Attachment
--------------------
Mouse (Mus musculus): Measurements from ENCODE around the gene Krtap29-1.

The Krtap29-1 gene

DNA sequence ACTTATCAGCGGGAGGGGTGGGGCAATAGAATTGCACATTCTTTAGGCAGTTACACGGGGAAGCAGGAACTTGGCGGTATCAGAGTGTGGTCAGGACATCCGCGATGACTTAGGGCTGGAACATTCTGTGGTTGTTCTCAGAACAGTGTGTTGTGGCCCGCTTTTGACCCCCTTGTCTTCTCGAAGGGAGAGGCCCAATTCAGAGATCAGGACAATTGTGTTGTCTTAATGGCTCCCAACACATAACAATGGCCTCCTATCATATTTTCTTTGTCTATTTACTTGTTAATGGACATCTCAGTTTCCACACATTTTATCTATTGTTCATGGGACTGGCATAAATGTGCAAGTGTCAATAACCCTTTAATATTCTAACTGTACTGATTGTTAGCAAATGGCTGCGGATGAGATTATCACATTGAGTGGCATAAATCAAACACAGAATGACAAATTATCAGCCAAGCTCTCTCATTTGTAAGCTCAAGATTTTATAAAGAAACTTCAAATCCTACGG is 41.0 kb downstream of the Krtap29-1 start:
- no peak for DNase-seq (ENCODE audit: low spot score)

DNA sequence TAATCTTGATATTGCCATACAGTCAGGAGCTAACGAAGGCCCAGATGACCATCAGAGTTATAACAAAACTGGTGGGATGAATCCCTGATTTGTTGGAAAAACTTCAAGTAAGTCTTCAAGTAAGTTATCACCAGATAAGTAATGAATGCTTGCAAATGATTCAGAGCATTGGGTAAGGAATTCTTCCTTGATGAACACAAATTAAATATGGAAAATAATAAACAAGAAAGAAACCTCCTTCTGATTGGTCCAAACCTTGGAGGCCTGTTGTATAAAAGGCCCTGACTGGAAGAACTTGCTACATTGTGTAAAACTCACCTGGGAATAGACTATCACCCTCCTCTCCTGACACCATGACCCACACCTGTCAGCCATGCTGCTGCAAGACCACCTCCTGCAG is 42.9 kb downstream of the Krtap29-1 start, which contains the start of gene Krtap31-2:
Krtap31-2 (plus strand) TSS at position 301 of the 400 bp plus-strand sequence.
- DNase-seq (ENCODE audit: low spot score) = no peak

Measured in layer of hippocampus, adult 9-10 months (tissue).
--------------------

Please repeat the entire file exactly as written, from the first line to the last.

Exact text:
Mouse (Mus musculus): Measurements from ENCODE around the gene Krtap29-1.

The Krtap29-1 gene

DNA sequence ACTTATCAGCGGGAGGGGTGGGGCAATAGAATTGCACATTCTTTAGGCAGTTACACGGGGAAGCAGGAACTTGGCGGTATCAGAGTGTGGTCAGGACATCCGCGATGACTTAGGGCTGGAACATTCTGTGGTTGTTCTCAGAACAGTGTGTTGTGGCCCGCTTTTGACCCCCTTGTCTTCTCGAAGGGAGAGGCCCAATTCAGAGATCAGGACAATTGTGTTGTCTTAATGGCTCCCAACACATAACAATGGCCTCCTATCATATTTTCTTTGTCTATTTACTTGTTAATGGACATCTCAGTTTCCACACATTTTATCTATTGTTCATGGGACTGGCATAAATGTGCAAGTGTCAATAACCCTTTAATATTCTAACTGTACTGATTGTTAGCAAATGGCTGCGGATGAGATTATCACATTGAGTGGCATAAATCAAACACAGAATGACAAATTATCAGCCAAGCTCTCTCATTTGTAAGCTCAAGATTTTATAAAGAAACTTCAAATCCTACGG is 41.0 kb downstream of the Krtap29-1 start:
- no peak for DNase-seq (ENCODE audit: low spot score)

DNA sequence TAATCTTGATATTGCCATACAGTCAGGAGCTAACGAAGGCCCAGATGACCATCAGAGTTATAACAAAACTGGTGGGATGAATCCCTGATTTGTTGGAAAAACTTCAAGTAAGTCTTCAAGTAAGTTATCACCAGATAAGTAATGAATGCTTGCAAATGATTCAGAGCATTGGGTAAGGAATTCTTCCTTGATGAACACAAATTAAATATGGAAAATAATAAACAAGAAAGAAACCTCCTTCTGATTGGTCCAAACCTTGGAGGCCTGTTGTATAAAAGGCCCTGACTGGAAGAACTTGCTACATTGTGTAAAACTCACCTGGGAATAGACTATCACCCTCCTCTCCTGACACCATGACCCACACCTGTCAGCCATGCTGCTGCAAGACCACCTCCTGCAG is 42.9 kb downstream of the Krtap29-1 start, which contains the start of gene Krtap31-2:
Krtap31-2 (plus strand) TSS at position 301 of the 400 bp plus-strand sequence.
- DNase-seq (ENCODE audit: low spot score) = no peak

Measured in layer of hippocampus, adult 9-10 months (tissue).